Tough Traveling is an interesting and thought-provoking meme started by Nathan @ Fantasy Review Barn: each week Nathan chooses a topic from The Tough Guide to Fantasyland, by Diana Wynn Jones, and challenges everyone to come up with a list of books featuring that trope.
Come join the fun!
This week’s topic: Vampires!
VAMPIRES are increasingly rare on the TOUR. They have been attracted over to the Horror Tour by offers of better pay. Where they appear, you will find up to date Vampires wear expensive sunglasses and wish to drain you of energy rather than blood.
Vampires have always fascinated me, and my first substantial encounter with them was through Stephen King’s Salem’s Lot, one of the most blood-chilling books I ever read: the image of the undead child knocking on his former friend’s window, inviting him to go out and play, still has the power to send shivers down my spine.
Another book that had caught my imagination in the past was I Am Legend by Richard Matheson: a virus has turned humanity into a horde of blood-thirsty vampires and the only survivor, Richard Neville, spends his days going around and killing the slumbering creatures, while at night he barricades himself in his home fending off their attacks.
And imagine my surprise, as I read JRR Tolkien’s Silmarillion, when I found the character of Thuringwethil: her name in Sindarin means “woman of secret shadow” and she was one of Sauron’s minions, a monstrous messenger flying through the night skies in the shape of a terrifying vampire-bat with iron claws. Beleriand was the birth-place of vampires, not Transilvania!
But that was in the good, old days… before vampires became sparkly things and developed angsty feelings, so that I turned my back on the trope of blood suckers, going for greener (or should I say “redder”?) pastures. Luckily for me, in recent times more enlightened authors decided to do away with sparkle and angst, and gave vampire-dom a new lease on life – well, as much as the undead can claim that of course…
Take for example the vampires in Justin Cronin’s The Passage: they are not even called vampires, to be honest, but virals, since they are the product of a secret genetic experiment with the goal of prolonging human life. The first subject of the test, death row inmates, are changed by the modified bat virus they are exposed to, and turn into strong, agile and inhumanly strong creatures. When they escape from the lab they proceed to kill everyone in their path, or to infect new subjects, forcing what remains of humanity to live in heavily guarded enclaves where the lights must burn all through the night…. That’s what I call scary!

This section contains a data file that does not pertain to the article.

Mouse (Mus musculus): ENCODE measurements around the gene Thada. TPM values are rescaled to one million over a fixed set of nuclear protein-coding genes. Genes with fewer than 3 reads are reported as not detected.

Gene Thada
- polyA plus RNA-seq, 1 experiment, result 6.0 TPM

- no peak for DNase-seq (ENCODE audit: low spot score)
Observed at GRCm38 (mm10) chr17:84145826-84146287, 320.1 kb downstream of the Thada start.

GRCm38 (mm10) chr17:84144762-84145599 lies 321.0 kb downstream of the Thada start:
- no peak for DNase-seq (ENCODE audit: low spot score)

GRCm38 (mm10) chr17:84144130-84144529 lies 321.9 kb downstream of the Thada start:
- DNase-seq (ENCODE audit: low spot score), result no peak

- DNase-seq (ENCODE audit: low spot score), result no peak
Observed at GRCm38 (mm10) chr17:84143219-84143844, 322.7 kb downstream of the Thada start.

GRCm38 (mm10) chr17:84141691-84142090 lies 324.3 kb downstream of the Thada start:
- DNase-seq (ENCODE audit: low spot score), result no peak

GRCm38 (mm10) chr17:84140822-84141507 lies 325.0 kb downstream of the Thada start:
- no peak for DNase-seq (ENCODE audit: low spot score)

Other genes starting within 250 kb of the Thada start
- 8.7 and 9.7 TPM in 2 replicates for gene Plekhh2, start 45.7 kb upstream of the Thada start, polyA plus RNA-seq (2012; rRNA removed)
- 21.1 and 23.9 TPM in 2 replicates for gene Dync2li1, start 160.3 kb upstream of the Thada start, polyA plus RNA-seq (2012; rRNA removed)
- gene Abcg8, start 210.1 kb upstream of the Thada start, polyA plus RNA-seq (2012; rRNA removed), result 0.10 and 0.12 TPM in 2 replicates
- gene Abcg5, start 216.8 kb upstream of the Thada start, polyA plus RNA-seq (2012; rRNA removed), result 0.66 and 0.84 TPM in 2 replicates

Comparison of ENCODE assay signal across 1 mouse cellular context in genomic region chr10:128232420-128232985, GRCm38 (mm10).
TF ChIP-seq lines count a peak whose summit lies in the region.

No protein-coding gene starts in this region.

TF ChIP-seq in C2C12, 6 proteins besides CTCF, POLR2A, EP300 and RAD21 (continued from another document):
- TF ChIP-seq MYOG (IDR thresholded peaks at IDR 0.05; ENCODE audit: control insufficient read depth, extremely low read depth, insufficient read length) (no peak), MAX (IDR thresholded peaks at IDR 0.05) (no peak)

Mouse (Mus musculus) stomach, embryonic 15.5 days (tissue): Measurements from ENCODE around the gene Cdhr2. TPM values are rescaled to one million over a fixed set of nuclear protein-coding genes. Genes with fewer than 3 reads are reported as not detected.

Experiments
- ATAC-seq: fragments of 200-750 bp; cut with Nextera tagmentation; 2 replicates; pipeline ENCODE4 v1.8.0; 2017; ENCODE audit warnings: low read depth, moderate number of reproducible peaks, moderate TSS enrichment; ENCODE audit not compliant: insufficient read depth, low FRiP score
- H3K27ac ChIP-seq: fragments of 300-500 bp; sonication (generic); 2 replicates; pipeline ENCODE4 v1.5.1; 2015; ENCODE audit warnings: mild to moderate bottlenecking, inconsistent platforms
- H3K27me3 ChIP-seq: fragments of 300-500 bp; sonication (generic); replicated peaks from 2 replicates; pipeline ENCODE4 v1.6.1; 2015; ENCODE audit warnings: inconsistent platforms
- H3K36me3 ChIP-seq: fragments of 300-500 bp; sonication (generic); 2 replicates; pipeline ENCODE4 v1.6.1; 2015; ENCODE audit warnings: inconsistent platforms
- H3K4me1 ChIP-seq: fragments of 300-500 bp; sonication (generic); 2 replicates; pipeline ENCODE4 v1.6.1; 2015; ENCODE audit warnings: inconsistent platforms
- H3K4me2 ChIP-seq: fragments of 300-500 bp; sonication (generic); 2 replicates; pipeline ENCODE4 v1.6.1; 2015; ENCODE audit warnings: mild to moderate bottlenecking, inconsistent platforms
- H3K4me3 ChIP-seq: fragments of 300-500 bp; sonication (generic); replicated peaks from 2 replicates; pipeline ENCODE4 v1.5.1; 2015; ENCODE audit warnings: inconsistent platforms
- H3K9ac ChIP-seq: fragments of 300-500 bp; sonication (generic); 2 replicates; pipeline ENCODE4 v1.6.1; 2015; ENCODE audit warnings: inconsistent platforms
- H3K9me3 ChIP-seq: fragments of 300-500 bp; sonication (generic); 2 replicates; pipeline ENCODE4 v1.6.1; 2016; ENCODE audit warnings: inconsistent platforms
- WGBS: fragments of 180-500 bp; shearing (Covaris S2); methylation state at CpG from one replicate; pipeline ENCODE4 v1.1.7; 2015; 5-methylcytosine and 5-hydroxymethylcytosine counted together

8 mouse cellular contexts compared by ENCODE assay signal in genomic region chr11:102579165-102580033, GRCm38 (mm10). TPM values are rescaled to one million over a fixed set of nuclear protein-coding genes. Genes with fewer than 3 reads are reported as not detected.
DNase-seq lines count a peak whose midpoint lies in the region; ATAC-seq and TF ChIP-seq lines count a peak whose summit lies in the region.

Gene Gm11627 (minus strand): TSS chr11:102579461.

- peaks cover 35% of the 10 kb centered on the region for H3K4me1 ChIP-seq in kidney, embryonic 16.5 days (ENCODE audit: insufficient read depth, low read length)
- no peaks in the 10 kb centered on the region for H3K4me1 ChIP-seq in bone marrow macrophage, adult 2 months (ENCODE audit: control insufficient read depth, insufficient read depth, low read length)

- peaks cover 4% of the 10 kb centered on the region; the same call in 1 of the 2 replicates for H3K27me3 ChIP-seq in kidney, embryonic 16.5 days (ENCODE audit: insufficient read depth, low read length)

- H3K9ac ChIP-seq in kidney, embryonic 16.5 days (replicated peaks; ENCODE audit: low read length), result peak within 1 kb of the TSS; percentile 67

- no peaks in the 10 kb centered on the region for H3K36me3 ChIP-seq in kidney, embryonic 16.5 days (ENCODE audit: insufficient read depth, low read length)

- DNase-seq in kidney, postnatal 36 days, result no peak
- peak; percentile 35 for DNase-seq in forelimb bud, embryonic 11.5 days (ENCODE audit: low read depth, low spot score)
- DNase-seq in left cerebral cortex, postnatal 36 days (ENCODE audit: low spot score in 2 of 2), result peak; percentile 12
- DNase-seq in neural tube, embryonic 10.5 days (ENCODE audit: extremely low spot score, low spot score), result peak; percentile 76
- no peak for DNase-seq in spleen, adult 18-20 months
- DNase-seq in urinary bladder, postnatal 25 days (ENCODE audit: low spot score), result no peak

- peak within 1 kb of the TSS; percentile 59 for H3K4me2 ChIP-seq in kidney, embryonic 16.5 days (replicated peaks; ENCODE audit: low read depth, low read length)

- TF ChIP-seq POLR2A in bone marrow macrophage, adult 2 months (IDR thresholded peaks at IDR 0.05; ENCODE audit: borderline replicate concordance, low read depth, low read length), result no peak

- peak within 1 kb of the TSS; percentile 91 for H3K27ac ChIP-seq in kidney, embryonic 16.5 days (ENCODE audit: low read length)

On a lighter note, there are the vampires in Gail Carriger’s Parasol Protectorate series: like all other preternaturals – werewolves, ghosts, and so on – they mix with Victorian society in perfect harmony and most of them are the very soul of London’s night life. The best representative of the species is Lord Akeldama, an old vampire with a heightened sense of fashion and for whom flamboyance is the only way to go. His foppish appearance and manners hide, however, a keen ability to read people and a shrewd political sense.
And last, but not least by all means, comes one the newest players on the scene, Fortitude Scott from M.L. Brennan’s Generation V: he’s a transitioning vampire, which means that when we first meet him he’s more human than vampire, yet he comes from an old and powerful line of blood-suckers. Fortitude is the exact opposite of what you would expect from his kind: he’s self-deprecating and something of a loser, and he hates the whole idea about being a vampire, but when push comes to shove he knows how to tap the reserves of strength and viciousness of his nature and turn them to good. There’s a great balance of darkness and light in Fort that makes him a great character and – probably – an awesome vampire. For that we will have to wait a little, but it will be worth it!
Oh, by the way… tonight there will be a full moon. Are you sure you want to be around? Really, really sure….?